Business

The Latta Arcade celebrates 100 years in uptown Charlotte

Business owners in the historic Latta Arcade and Brevard Court in Uptown Charlotte are marking the building's 100th anniversary with an event and celebration. As Uptown continues to grow, Latta Arcade has remained a symbol of Charlotte's ability to grow without losing a sense of community. The Arcade, which opened in 1915, was originally designed to house small businesses and shops. To this day, it is still a neighborhood-like community of locally-owned businesses and shops. The businesses are offering a day of festivities that include specials, live music in the courtyard, and a display of historical photos and period advertisements from the building's history.
Business owners in the historic Latta Arcade and Brevard Court in Uptown Charlotte are marking the building's 100th anniversary with an event and celebration. As Uptown continues to grow, Latta Arcade has remained a symbol of Charlotte's ability to grow without losing a sense of community. The Arcade, which opened in 1915, was originally designed to house small businesses and shops. To this day, it is still a neighborhood-like community of locally-owned businesses and shops. The businesses are offering a day of festivities that include specials, live music in the courtyard, and a display of historical photos and period advertisements from the building's history. mhames@charlotteobserver.com

In a city known for high-rise office buildings and modern development, the century-old Latta Arcade remains a two-story historic landmark in the heart of uptown.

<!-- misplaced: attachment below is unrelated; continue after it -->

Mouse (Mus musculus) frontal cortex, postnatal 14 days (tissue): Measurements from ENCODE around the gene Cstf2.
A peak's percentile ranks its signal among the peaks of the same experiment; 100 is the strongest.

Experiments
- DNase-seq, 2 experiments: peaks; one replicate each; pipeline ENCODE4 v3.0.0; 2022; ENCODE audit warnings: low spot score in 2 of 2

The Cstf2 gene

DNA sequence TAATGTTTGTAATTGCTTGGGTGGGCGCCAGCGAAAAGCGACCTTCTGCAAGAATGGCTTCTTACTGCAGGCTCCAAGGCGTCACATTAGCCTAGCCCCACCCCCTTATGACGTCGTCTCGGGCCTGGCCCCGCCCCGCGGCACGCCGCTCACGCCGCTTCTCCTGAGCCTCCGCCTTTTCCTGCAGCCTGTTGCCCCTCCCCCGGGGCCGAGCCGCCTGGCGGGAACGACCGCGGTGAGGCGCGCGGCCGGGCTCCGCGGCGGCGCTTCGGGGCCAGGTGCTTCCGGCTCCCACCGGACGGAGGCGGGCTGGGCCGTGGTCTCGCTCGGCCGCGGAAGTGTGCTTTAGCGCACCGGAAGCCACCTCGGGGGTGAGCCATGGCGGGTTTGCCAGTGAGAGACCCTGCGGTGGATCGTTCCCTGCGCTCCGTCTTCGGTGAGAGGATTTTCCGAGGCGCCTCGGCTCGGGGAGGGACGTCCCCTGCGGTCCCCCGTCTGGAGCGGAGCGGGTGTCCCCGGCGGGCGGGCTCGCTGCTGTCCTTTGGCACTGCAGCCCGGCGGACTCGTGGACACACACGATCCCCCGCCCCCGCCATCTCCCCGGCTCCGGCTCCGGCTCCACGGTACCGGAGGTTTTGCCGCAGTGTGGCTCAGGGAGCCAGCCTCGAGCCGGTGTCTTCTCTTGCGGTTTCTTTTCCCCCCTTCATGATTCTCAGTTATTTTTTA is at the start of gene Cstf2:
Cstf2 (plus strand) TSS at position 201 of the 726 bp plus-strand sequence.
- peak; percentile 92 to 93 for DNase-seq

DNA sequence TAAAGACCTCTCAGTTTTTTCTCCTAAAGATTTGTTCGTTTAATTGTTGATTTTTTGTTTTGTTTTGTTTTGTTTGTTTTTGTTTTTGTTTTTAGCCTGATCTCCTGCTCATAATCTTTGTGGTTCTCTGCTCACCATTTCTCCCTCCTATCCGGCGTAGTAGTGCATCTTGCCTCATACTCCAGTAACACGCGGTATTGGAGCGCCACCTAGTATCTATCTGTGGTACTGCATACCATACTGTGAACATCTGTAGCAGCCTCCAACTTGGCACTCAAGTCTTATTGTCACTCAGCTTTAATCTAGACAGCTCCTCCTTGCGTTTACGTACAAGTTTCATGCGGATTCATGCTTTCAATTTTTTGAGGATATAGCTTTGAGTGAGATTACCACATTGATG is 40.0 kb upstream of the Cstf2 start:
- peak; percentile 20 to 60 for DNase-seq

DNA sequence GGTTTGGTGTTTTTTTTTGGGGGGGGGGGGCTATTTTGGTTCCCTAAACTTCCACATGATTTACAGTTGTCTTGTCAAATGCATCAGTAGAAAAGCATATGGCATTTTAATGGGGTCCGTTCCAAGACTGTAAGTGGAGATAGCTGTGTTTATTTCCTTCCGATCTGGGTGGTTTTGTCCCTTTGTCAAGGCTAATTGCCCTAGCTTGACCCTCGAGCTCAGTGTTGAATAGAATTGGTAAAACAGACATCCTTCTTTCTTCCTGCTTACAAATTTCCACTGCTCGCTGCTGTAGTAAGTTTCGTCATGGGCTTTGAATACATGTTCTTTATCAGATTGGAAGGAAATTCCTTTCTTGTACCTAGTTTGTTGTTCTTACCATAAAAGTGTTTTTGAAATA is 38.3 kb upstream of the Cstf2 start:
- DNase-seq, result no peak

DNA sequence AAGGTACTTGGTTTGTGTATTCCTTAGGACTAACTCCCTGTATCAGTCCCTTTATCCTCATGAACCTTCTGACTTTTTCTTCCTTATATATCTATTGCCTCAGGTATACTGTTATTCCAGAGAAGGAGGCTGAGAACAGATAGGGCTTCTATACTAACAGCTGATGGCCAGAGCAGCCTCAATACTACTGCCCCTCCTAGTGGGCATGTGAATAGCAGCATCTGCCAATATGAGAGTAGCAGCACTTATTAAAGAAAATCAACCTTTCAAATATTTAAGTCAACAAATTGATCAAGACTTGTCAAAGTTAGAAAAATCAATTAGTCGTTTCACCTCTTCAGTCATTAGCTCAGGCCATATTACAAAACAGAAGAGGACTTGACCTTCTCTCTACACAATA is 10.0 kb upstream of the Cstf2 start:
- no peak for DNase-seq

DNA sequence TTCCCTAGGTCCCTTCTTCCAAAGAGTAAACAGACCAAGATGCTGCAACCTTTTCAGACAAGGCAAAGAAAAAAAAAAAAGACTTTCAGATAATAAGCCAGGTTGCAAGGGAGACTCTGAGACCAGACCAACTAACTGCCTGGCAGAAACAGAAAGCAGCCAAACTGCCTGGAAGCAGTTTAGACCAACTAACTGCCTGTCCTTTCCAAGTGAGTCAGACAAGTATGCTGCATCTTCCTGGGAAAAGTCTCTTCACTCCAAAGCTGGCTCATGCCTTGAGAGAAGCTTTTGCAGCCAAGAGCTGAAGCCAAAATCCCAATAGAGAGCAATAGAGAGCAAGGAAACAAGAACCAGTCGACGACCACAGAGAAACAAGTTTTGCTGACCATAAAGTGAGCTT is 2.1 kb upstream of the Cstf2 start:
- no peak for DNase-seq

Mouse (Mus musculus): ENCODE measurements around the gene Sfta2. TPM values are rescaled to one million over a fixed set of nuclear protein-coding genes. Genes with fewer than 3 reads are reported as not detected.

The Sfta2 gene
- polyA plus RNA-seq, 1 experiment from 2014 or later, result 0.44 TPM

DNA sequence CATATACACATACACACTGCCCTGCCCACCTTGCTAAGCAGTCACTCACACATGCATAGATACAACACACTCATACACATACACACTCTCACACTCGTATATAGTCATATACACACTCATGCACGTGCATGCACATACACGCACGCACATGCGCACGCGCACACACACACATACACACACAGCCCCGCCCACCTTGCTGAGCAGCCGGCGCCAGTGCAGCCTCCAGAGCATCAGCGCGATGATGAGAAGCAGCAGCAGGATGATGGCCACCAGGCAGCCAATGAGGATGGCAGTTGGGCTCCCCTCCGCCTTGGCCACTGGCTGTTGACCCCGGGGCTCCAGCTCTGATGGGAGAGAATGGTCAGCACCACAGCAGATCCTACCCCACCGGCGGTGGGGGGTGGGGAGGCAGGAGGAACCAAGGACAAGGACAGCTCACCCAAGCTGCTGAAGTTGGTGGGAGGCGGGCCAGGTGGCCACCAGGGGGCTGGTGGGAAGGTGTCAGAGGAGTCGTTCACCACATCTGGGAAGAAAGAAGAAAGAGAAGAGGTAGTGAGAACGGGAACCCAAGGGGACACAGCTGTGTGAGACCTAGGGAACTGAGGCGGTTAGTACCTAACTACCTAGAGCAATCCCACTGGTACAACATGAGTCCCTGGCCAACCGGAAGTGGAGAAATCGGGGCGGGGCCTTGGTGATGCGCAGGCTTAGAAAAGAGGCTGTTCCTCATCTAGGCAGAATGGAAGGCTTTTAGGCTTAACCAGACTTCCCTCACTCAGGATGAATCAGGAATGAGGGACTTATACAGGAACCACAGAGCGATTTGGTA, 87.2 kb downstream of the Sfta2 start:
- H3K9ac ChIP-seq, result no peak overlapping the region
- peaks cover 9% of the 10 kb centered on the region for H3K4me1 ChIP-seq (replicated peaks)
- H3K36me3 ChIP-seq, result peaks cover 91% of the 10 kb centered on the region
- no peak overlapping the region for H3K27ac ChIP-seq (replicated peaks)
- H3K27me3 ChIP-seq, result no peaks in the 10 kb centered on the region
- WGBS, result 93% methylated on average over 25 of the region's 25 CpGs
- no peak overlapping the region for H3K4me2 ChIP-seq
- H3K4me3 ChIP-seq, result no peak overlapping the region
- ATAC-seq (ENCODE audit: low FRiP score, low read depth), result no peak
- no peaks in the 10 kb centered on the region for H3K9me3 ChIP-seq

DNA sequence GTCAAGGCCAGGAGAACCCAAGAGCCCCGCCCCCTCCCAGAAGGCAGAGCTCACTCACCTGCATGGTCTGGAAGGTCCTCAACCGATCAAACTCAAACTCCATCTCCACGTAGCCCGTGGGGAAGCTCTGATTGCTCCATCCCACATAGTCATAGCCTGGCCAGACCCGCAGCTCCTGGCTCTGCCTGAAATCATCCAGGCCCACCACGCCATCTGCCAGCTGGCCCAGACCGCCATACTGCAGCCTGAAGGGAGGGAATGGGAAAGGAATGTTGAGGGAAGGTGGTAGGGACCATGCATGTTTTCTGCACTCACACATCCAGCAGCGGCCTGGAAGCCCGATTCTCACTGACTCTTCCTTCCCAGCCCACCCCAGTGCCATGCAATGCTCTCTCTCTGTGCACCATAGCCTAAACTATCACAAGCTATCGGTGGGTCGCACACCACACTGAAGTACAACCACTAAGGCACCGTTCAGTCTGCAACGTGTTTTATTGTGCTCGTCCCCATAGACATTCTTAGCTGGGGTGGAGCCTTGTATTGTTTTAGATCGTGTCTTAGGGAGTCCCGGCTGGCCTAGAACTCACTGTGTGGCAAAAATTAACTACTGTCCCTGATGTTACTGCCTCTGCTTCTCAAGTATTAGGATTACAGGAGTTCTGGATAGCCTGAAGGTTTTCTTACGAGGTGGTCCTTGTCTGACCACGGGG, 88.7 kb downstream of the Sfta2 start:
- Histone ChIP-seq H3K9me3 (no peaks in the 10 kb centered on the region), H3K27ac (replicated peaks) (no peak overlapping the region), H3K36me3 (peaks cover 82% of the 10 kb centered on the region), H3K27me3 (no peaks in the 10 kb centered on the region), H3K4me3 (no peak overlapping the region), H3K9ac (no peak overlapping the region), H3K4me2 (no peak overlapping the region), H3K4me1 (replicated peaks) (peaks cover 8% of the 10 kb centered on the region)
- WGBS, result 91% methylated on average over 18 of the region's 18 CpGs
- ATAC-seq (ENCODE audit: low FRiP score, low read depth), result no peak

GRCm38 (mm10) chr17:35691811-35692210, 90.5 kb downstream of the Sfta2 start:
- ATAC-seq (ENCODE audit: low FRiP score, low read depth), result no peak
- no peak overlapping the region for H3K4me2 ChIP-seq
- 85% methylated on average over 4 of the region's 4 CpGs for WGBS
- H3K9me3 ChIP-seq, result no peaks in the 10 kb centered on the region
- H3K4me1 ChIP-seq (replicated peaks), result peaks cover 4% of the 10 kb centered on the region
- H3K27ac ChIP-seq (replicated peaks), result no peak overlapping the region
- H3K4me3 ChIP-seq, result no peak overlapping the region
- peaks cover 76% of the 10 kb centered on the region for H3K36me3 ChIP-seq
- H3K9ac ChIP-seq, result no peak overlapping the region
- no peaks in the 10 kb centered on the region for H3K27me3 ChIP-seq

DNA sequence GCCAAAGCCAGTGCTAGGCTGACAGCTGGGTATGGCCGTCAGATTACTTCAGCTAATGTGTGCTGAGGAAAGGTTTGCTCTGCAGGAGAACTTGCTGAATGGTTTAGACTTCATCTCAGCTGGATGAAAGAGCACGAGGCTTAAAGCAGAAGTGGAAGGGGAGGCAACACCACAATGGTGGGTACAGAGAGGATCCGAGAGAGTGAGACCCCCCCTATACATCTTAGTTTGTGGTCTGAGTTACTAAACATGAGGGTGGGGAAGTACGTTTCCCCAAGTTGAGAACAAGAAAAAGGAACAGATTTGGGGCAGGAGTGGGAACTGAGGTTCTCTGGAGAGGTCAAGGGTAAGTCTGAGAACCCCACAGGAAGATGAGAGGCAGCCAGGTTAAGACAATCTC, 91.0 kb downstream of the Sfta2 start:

On Wednesday, Latta Arcade celebrated its 100th anniversary with live music, a display of historical photos of the building and a table of food.

The arcade, which consists of two parallel rows of shop fronts and office suites, is hidden off of South Tryon Street. Architect William H. Peeps designed the building for developer Edward Dilworth Latta, a businessman who came to Charlotte from South Carolina.

Latta Arcade opened in 1915 and was originally designed to house small businesses and shops. Two years later, Latta purchased the property behind the arcade and developed an outdoor collection of shops now known as Brevard Court.

To this day, the arcade and courtyard area remain a neighborhood-like community of small businesses.

At Wednesday’s celebration, Cecil Taylor, owner of Arcade Men’s Room, which offers haircuts and shaves, attested to the “close-knit, village” feel of the arcade.

“You come in here and enjoy a whole different frame of mind,” Taylor said of the arcade. “Get a haircut, hear some repetitive jokes.”

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